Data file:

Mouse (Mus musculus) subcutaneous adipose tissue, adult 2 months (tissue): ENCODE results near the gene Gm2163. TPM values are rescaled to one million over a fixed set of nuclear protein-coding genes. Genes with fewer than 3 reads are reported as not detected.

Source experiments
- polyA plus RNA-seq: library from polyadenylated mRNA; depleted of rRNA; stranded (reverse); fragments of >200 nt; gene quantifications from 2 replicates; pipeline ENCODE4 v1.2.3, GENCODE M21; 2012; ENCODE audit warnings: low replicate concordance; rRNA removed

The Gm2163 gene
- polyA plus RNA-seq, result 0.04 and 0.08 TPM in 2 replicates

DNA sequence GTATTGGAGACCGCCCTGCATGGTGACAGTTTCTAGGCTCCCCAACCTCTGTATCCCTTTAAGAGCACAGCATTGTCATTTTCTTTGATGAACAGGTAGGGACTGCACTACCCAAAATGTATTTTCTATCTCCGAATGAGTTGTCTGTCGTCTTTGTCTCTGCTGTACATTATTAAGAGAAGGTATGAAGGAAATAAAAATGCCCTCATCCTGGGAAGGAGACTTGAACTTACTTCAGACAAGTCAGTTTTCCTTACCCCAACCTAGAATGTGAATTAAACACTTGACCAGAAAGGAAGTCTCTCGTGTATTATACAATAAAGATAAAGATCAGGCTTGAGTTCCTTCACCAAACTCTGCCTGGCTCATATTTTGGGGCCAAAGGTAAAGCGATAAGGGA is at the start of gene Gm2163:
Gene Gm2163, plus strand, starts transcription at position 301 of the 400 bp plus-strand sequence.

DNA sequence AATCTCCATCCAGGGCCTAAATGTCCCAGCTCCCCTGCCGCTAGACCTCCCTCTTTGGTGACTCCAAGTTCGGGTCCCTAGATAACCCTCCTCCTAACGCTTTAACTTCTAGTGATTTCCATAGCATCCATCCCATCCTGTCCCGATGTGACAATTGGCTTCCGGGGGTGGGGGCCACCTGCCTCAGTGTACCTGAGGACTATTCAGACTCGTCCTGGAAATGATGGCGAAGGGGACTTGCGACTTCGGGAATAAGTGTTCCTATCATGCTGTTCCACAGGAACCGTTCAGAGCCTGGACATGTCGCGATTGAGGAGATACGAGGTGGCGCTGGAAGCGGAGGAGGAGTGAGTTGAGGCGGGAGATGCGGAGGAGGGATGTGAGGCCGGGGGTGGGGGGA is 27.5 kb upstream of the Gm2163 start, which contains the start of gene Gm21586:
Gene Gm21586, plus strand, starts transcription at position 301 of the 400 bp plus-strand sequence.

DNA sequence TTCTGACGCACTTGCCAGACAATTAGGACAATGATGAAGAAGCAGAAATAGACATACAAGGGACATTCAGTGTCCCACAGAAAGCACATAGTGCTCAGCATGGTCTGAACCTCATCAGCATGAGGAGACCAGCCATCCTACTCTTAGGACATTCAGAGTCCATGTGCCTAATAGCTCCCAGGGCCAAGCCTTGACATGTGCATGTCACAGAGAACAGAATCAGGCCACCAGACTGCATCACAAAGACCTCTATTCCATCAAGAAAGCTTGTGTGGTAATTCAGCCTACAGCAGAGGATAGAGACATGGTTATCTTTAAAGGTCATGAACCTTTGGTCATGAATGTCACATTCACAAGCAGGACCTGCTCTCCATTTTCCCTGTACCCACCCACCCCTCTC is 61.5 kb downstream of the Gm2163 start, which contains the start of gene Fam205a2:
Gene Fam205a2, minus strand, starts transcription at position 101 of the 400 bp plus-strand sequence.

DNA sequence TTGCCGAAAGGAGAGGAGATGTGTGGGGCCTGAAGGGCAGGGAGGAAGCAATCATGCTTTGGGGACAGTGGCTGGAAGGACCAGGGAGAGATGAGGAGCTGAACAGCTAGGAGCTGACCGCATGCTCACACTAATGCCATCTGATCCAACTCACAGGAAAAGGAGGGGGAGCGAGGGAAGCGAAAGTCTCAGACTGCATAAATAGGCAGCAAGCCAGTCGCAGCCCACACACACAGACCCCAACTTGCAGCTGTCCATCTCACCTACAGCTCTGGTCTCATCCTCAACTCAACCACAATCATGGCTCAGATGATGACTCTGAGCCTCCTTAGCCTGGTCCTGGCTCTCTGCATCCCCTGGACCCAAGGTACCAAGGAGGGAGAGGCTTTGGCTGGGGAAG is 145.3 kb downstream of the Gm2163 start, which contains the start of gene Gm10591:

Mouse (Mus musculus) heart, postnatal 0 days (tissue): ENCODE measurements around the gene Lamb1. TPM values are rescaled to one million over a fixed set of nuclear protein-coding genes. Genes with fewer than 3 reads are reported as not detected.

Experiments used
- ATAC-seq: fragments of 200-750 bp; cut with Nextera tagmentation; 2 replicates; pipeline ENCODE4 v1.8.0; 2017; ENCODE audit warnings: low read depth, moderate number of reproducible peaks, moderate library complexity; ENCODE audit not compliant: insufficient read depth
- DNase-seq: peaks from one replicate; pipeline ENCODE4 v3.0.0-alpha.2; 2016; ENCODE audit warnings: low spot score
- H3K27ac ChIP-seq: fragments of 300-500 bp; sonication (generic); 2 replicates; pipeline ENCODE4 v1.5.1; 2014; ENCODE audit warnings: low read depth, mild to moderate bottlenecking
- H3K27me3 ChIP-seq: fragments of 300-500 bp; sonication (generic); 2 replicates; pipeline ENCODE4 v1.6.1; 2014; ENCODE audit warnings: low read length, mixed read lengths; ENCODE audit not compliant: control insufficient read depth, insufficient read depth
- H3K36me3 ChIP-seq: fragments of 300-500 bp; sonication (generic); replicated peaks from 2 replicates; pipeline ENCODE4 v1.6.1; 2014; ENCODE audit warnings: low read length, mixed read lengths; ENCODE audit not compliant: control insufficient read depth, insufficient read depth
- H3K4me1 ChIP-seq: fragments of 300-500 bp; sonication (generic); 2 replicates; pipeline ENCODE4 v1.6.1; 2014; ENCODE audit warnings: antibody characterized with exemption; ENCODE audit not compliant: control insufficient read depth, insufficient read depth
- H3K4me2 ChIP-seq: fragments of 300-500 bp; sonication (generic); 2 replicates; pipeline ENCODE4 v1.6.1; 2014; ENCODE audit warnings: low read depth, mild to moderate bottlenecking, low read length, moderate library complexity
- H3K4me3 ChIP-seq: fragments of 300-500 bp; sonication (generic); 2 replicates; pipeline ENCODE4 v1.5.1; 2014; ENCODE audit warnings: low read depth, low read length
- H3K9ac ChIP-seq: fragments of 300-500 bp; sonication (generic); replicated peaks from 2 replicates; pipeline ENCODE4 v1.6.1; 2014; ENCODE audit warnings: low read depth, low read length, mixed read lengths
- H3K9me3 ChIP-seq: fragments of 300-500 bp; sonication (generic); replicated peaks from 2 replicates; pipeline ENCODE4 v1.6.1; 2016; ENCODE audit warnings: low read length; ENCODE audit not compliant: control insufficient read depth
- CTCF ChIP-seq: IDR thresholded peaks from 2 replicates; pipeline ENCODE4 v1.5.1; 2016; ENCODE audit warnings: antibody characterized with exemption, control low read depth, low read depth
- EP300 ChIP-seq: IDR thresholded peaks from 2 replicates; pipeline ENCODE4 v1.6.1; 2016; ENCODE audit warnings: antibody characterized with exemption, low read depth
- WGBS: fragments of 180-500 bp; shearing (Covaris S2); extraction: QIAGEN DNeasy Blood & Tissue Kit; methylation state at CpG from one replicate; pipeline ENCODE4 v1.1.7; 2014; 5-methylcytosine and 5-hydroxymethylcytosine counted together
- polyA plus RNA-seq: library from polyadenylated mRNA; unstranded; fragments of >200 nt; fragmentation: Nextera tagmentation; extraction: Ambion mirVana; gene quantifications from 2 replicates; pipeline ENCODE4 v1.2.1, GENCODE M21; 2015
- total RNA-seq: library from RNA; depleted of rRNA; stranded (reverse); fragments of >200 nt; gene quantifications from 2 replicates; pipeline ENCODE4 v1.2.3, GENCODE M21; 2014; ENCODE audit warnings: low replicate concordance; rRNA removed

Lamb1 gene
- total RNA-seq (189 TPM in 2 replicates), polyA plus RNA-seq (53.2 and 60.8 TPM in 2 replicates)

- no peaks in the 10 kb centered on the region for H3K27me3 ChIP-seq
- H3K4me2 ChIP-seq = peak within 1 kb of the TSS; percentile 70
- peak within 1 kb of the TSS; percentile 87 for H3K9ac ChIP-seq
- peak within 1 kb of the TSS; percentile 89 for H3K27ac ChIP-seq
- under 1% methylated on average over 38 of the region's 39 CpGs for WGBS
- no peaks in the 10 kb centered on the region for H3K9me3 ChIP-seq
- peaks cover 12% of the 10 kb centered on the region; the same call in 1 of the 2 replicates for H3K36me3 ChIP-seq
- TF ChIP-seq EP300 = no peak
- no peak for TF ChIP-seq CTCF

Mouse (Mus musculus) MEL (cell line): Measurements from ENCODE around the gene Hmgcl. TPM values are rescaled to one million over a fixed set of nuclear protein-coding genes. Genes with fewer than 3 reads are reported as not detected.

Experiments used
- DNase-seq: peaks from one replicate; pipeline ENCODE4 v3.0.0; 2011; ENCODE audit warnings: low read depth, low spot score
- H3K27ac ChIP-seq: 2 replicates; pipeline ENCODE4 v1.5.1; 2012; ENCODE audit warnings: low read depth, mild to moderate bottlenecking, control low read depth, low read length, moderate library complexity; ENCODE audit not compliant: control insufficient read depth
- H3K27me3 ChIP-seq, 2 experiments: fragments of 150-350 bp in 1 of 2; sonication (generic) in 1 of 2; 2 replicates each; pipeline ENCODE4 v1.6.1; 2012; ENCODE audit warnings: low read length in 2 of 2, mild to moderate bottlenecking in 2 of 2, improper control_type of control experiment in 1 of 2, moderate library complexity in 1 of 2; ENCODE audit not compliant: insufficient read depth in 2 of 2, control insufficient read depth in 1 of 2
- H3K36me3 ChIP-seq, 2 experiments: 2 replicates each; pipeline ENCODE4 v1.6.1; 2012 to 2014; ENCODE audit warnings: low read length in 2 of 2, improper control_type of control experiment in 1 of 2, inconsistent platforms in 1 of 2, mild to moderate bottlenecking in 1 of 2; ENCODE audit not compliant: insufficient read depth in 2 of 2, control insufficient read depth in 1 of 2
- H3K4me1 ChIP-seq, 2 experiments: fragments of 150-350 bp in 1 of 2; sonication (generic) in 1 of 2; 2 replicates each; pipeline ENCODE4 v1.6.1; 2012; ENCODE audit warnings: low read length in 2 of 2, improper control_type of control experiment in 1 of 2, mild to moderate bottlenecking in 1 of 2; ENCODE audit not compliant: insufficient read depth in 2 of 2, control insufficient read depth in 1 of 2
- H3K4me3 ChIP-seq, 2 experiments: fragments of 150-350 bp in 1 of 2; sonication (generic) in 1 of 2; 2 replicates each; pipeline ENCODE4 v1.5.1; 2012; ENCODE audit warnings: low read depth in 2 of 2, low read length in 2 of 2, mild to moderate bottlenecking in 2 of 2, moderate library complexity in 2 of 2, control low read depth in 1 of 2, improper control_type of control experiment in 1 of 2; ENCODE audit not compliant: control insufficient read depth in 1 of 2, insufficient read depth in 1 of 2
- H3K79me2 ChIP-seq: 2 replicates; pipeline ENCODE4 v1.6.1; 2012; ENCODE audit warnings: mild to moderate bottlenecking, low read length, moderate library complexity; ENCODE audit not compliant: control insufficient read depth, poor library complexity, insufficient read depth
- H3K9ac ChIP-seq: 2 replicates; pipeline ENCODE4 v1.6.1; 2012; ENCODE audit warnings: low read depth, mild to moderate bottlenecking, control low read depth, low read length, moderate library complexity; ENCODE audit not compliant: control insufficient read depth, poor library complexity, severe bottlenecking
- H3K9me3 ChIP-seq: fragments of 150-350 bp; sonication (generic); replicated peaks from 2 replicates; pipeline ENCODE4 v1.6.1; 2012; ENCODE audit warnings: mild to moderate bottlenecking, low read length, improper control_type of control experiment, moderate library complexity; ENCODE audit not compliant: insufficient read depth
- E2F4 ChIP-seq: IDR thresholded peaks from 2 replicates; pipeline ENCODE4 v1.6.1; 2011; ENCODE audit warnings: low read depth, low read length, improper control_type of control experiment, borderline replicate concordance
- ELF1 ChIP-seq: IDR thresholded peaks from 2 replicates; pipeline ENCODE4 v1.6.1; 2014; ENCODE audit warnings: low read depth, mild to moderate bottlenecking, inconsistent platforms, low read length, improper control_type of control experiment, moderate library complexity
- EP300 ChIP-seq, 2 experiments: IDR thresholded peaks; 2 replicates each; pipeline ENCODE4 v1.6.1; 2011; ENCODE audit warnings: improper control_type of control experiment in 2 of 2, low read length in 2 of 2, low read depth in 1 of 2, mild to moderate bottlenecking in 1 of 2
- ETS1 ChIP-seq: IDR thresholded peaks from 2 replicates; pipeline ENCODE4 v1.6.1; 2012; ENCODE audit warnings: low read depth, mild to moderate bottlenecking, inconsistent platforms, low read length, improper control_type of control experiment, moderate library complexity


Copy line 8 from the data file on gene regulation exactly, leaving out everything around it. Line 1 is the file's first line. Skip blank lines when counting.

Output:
DNA sequence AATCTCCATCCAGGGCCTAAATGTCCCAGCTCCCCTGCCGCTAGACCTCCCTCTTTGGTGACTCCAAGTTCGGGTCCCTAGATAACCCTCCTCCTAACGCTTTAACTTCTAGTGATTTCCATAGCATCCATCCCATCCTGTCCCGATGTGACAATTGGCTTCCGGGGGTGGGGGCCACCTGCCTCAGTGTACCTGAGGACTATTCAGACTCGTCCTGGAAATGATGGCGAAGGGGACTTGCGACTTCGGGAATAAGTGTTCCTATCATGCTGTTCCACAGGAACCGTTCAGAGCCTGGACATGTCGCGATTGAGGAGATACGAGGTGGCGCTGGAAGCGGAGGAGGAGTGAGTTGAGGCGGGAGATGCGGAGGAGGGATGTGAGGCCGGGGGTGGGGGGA is 27.5 kb upstream of the Gm2163 start, which contains the start of gene Gm21586: